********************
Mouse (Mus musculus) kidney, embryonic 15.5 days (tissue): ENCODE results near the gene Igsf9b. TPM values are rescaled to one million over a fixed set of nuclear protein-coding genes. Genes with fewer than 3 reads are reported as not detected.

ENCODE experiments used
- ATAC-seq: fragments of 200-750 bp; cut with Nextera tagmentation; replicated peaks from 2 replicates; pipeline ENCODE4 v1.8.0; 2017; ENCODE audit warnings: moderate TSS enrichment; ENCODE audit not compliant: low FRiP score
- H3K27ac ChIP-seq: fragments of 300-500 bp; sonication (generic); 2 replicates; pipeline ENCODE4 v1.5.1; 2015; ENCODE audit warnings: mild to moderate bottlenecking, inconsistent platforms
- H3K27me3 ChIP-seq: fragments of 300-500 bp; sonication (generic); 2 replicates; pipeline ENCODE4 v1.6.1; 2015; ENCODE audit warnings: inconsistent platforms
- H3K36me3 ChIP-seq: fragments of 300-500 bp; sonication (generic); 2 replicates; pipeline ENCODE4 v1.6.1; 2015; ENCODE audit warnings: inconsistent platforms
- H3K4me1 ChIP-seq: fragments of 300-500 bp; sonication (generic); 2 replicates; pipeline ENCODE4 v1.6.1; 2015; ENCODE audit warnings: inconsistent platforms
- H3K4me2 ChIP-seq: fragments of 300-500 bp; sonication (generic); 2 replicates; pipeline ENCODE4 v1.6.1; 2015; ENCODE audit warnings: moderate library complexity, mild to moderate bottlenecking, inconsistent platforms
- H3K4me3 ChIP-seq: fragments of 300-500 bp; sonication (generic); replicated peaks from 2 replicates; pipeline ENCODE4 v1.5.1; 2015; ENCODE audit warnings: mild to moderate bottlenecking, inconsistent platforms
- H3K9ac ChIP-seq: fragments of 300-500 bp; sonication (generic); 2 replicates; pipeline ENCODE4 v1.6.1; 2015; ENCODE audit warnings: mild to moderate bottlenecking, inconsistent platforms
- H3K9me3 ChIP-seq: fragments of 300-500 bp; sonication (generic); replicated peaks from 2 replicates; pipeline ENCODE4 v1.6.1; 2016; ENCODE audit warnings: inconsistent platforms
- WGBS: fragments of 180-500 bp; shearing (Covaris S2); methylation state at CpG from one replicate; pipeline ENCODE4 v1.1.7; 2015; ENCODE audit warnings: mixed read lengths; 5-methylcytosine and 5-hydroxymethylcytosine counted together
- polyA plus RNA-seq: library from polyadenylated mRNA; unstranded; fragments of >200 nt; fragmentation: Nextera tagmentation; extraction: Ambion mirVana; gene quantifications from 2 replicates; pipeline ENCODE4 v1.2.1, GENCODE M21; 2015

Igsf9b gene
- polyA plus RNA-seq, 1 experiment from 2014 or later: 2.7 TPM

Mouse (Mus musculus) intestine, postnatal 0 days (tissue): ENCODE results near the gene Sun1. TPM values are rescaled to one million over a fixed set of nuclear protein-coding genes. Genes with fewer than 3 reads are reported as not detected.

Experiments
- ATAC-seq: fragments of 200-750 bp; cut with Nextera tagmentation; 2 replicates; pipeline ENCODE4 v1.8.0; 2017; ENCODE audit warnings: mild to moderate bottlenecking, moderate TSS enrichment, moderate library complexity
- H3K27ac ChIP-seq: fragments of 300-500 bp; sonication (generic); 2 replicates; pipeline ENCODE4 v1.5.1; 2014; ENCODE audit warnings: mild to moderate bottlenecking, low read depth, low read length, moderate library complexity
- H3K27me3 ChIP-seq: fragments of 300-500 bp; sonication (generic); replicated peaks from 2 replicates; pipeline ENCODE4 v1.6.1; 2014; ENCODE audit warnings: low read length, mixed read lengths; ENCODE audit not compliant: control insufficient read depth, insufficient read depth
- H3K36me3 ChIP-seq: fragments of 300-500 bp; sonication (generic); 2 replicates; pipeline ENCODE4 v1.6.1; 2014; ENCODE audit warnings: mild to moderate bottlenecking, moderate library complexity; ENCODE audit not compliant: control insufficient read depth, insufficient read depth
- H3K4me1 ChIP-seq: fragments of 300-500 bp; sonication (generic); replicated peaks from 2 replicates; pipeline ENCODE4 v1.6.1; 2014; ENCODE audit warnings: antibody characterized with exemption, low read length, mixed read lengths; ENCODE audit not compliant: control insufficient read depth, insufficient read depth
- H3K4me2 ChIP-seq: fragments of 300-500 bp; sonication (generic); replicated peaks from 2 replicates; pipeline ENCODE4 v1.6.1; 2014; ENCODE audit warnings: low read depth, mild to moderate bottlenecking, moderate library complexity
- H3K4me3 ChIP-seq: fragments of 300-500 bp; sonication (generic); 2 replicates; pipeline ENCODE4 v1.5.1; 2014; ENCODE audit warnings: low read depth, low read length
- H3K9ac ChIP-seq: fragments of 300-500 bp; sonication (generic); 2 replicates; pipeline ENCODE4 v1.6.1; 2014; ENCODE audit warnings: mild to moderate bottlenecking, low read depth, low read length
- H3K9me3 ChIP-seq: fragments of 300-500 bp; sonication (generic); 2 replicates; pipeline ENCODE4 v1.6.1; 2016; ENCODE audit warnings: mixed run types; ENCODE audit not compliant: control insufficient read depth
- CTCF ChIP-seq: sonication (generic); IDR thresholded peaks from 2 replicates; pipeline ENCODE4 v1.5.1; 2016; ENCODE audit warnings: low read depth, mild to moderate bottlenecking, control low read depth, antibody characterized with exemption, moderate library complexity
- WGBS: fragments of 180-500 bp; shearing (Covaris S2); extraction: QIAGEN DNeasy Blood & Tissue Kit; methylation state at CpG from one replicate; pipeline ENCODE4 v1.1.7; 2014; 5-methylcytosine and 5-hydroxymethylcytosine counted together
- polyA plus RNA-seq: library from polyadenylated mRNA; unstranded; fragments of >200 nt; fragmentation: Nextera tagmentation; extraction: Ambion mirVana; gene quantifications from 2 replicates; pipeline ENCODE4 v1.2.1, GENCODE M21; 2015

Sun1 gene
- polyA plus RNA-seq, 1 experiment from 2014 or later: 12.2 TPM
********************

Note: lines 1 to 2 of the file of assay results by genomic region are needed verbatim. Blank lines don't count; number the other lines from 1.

Mouse (Mus musculus) kidney, embryonic 15.5 days (tissue): ENCODE results near the gene Igsf9b. TPM values are rescaled to one million over a fixed set of nuclear protein-coding genes. Genes with fewer than 3 reads are reported as not detected.

ENCODE experiments used